Safe, Sustainable Farmed Salmon?

What can you tell me about the new sustainable farmed salmon? Is it really a safe alternative to ordinary farmed salmon? 

– March 4, 2010

You’re referring to a specific method for farming Pacific coho salmon that was approved in January 2010 by the Monterey Bay Aquarium’s Seafood WATCH program. (Seafood WATCH is the aquarium’s effort to raise awareness of the link between the seafood we eat and the health of the oceans.)

A little background on farmed salmon: almost all salmon served today is farmed ("Atlantic salmon"), which has less flavor, less protein, and more fat than wild salmon, and its health promoting ratio of omega-6 to omega-3 fatty acids may not be as favorable as in wild fish. It likely also contains residues of pesticides, antibiotics and other drugs used to control diseases that occur when fish are crowded together in the open-net pens of fish farms. Those diseases may escape and decimate wild populations of salmon. Moreover, it takes several pounds of feed fish to produce one pound of salmon. The net result is greatly accelerated depletion of the numbers of fish in the oceans. That is why I have recommended choosing wild Alaskan salmon. It tastes better, is more nutritious than farmed Atlantic salmon, and eating it does not have the environmental impact or health consequences of relying on farmed salmon.

The news that Seafood WATCH has approved the new salmon farming technique is certainly welcome. I understand that this action followed several months of investigation by scientists who inspected the production facilities and reviewed feed ratios, fish contaminant and pollution discharge levels at the salmon farms. Seafood WATCH explained that the new farming methods contain the fish and water in closed systems, such as tanks, rather than releasing them into the environment. In addition, the use of disease-free source water and strict security protocols "minimize the spread of disease to the wild" and "impact the environment less than open net pens." Its approval of the farming method means that the salmon from these new farms will be assigned a green "best choice" rating on the Seafood WATCH website and pocket guide to ocean-friendly seafood.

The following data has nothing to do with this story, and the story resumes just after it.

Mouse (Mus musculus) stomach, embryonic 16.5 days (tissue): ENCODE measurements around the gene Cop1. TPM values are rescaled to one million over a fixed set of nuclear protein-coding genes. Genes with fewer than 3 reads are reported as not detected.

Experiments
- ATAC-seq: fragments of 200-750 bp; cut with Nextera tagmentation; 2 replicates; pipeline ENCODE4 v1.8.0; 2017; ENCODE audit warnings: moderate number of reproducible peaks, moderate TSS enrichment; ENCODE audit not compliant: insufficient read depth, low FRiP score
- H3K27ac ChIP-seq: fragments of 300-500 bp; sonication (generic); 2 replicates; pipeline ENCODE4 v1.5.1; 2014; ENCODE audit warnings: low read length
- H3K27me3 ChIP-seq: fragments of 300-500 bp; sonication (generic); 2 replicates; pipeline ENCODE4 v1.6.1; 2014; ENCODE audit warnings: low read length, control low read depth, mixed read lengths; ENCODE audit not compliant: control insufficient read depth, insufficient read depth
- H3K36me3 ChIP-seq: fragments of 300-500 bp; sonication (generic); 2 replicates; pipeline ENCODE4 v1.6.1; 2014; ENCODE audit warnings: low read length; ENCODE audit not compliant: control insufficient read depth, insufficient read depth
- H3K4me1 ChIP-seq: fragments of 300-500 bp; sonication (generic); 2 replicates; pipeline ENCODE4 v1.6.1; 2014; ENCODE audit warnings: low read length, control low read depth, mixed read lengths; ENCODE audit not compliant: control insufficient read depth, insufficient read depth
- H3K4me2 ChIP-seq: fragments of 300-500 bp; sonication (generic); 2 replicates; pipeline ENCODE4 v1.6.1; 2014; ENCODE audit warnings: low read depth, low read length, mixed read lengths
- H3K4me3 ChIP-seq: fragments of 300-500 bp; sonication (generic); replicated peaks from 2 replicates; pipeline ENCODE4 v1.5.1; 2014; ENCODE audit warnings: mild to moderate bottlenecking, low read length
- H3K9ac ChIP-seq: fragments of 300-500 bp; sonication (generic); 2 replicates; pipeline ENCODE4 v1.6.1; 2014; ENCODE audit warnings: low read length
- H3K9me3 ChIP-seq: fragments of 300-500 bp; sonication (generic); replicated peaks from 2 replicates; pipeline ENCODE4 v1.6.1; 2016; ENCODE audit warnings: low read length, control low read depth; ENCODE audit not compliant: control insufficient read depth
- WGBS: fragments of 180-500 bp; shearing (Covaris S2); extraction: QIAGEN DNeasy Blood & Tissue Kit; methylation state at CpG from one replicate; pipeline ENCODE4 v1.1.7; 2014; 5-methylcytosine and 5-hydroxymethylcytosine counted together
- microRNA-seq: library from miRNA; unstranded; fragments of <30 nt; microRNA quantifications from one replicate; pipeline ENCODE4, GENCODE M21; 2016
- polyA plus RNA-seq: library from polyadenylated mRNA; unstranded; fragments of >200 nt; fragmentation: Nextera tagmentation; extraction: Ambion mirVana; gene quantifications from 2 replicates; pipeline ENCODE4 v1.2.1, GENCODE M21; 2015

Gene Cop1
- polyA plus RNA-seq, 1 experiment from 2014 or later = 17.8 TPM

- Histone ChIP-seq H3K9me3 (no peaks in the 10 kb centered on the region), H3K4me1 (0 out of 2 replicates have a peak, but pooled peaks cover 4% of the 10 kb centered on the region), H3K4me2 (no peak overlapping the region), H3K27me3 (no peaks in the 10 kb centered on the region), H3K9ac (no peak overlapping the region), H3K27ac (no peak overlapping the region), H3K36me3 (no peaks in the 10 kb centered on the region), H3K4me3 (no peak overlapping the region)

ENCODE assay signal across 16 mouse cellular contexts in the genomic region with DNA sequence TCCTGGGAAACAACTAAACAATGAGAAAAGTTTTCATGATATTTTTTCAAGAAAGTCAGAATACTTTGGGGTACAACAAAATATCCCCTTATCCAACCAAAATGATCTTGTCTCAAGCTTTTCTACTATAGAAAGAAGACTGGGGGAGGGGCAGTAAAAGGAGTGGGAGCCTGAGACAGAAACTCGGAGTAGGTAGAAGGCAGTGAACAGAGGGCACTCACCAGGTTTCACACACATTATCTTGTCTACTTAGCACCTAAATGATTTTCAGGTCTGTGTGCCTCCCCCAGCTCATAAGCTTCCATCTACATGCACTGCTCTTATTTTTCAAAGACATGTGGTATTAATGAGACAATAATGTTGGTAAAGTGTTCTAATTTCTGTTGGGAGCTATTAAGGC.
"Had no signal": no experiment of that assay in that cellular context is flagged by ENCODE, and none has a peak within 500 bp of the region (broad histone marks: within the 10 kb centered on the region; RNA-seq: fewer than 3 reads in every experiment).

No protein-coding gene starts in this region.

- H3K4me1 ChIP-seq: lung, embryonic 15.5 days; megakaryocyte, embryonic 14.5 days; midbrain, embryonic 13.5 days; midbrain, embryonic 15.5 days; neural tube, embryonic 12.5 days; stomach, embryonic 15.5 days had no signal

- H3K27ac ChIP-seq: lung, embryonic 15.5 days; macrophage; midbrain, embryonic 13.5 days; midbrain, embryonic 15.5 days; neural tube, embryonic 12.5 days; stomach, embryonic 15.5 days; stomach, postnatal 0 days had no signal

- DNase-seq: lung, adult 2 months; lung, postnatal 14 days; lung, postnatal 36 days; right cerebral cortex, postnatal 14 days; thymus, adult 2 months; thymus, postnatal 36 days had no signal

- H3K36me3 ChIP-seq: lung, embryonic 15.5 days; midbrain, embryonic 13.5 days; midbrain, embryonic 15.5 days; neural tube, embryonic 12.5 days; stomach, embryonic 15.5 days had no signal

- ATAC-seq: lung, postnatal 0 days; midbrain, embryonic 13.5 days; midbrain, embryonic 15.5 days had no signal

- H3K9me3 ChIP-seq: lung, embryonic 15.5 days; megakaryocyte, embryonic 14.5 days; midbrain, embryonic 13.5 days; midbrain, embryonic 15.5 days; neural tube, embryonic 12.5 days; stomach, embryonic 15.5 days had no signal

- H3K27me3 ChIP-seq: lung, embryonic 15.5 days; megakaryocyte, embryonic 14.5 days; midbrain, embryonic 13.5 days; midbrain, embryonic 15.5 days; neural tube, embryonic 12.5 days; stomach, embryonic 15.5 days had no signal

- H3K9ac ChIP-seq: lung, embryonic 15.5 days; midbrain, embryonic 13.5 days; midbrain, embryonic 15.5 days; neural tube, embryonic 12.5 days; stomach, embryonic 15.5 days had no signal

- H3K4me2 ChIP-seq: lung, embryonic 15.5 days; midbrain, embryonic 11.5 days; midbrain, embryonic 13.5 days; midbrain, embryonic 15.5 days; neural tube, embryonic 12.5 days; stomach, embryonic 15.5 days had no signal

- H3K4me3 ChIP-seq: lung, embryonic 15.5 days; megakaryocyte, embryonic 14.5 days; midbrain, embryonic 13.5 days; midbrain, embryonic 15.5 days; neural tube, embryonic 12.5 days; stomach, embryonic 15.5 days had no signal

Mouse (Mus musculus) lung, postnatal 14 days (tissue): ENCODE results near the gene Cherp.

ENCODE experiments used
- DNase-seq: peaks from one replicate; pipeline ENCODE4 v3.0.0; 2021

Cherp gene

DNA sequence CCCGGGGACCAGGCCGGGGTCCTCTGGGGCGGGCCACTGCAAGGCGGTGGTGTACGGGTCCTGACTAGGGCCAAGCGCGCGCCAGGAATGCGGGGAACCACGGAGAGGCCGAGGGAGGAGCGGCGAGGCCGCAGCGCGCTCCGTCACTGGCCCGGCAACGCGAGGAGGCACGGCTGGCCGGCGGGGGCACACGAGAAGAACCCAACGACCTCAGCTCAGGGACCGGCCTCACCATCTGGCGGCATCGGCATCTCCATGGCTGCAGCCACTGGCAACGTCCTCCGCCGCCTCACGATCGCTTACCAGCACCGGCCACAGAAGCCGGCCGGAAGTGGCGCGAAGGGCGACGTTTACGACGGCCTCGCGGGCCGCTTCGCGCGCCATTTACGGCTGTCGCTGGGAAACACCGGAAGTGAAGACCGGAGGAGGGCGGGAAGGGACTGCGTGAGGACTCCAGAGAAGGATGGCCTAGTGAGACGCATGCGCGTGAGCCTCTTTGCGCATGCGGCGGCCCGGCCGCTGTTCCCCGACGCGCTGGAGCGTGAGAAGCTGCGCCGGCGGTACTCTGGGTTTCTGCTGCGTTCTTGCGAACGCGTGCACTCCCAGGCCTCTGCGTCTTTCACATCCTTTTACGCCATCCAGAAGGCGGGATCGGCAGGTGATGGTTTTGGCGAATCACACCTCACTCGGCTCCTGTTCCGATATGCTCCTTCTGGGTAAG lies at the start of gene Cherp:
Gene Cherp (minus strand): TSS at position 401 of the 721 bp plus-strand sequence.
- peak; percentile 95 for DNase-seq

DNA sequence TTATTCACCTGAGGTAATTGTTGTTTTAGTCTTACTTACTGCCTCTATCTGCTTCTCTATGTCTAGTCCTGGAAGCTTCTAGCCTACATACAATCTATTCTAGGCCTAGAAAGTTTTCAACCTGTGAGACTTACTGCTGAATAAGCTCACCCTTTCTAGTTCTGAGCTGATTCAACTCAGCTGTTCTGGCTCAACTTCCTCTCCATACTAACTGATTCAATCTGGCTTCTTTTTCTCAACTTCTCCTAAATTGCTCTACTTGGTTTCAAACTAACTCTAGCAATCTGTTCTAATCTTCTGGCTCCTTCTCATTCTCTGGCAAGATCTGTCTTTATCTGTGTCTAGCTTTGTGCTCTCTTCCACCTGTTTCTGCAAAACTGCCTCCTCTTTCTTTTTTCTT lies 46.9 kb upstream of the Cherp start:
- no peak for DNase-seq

In order to be accorded the "best choice" designation, the salmon itself must provide the daily minimum of omega-3 fatty acids (at least 250 milligrams per day) based on 28 grams of fish and have levels of polychlorinated biphenyl (PCB) levels under 11 parts per billion. Limited supplies of the new farmed salmon are scheduled to be introduced in the Pacific Northwest this year. Although my personal favorite is still wild Alaskan salmon, I checked to see how the new tank farmed salmon will be priced, and found that this has not yet been determined.

Andrew Weil, M.D.

More information about Seafood WATCH.

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